May 26, 2013, 6:17 PM EDT
Much of the NCAA’s case against the University of Miami was built thanks to the words of Nevin Shapiro, a former Miami booster who is currently serving a 20-year sentence in federal prison for running a Ponzi scheme valued at $930 million.
But in light of Shapiro’s admission Sunday that he lied on the stand during a separate trial, does the governing body’s case against the school take another hit?
According to the Miami Herald Shapiro admitted to committing perjury during the trial of Juan Rene Caro, who is currently serving an 18-year sentence due to his running of a $132 million check-cashing scheme.
Shapiro told U.S. District Judge Joan Lenard that Caro, owner of the La Bamba chain of check-cashing stores, did not receive a fair trial because Shapiro committed perjury on the witness stand and his high-profile lawyers, Guy Lewis and Michael Tein, knowingly allowed him to lie.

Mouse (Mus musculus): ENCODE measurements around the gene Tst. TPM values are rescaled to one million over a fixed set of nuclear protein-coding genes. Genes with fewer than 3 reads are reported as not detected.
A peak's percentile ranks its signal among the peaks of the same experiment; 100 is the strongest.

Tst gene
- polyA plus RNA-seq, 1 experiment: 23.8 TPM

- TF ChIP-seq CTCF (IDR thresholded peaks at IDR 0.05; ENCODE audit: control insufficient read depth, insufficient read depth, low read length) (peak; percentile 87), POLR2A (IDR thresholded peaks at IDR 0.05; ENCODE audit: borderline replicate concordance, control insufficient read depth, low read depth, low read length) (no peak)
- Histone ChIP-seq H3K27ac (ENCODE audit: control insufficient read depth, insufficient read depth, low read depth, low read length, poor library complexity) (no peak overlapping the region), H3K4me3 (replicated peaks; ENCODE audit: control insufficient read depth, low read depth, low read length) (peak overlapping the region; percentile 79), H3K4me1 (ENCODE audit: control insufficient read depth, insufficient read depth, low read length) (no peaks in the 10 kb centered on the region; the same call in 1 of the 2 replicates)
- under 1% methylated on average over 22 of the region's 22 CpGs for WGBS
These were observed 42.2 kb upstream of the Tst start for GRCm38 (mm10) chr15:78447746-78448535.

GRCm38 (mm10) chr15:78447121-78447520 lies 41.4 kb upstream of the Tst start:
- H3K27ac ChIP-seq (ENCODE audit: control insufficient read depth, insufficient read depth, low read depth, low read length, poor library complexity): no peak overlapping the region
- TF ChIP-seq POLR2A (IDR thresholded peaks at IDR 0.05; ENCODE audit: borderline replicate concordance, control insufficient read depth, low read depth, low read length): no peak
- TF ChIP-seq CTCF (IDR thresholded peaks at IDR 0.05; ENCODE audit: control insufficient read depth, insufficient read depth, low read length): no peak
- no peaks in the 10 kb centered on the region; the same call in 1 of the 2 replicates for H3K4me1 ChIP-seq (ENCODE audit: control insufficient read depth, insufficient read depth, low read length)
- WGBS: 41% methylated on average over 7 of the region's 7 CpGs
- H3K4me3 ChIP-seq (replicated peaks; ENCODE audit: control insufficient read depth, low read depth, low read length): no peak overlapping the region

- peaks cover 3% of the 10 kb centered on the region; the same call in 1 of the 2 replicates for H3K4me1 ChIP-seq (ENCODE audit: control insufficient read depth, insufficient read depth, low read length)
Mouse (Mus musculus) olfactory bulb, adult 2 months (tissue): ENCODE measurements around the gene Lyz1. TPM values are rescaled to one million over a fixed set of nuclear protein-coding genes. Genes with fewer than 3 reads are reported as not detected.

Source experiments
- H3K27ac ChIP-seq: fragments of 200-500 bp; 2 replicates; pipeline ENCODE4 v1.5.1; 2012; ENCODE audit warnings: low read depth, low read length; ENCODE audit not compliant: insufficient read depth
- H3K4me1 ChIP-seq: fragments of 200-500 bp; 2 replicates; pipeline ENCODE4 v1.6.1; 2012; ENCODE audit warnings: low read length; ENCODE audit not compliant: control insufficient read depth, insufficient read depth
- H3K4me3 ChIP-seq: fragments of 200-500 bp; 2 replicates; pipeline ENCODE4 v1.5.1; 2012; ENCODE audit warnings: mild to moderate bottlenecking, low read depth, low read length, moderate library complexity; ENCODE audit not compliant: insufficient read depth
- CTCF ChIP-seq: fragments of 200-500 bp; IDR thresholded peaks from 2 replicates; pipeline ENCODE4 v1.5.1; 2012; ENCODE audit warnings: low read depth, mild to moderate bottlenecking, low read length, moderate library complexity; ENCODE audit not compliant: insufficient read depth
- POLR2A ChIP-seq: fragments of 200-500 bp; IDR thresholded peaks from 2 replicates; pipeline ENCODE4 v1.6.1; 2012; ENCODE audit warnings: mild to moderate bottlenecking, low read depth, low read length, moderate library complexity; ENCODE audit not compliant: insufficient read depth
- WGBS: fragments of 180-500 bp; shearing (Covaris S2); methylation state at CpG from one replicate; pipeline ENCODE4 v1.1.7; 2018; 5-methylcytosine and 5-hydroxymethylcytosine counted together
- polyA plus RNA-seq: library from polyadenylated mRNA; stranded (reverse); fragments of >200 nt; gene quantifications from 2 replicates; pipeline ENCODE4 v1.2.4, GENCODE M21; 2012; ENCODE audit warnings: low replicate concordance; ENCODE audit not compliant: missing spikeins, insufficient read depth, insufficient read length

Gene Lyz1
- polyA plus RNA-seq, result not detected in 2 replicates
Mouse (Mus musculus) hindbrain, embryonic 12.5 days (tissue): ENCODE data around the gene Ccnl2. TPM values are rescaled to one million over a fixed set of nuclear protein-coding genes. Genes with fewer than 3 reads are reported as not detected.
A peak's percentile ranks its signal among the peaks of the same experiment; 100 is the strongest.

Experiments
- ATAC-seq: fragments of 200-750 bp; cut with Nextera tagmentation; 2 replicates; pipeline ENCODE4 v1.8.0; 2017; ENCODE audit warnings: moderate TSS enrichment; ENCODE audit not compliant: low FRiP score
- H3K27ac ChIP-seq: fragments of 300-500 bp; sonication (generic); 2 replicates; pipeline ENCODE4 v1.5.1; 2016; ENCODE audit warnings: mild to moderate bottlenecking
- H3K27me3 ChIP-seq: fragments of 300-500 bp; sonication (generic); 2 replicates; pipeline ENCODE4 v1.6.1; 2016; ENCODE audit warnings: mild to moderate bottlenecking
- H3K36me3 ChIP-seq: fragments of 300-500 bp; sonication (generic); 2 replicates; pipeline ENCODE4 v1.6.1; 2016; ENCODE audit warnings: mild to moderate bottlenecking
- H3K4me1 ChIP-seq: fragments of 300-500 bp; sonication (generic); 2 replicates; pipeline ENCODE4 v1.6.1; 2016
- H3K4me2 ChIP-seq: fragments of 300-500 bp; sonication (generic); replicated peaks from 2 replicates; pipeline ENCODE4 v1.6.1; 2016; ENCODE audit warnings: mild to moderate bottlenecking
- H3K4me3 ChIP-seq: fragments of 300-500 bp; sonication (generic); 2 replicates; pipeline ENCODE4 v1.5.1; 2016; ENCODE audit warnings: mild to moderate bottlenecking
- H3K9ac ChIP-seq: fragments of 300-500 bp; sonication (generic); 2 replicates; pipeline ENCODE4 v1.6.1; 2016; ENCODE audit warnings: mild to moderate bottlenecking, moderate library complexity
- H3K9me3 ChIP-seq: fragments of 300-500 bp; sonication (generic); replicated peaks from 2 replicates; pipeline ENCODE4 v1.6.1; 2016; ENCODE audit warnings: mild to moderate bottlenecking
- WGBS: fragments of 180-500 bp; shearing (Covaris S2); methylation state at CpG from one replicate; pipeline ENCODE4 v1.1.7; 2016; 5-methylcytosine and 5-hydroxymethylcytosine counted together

In the accompanying Florida Bar complaint filed this month, Shapiro said he lied when he was asked about his investment company. He testified that he operated a grocery brokerage business, but the operation actually was a front for the Ponzi scheme that he later was convicted of running.
Obviously, the Caro case has nothing to do with Shapiro’s alleged involvement with the Miami athletic department. But his actions on the stand do open the door for skeptics to question the validity of his claims regarding Miami violating NCAA rules.
Shapiro’s credibility has already been questioned multiple times throughout the investigation of Miami, and Sunday’s news is the latest hit for a man who has proven to be anything but trustworthy.
And the more news along these lines comes out, the tougher it is to assume that all of the allegations made by Shapiro are true.
Raphielle can be followed on Twitter at @raphiellej.
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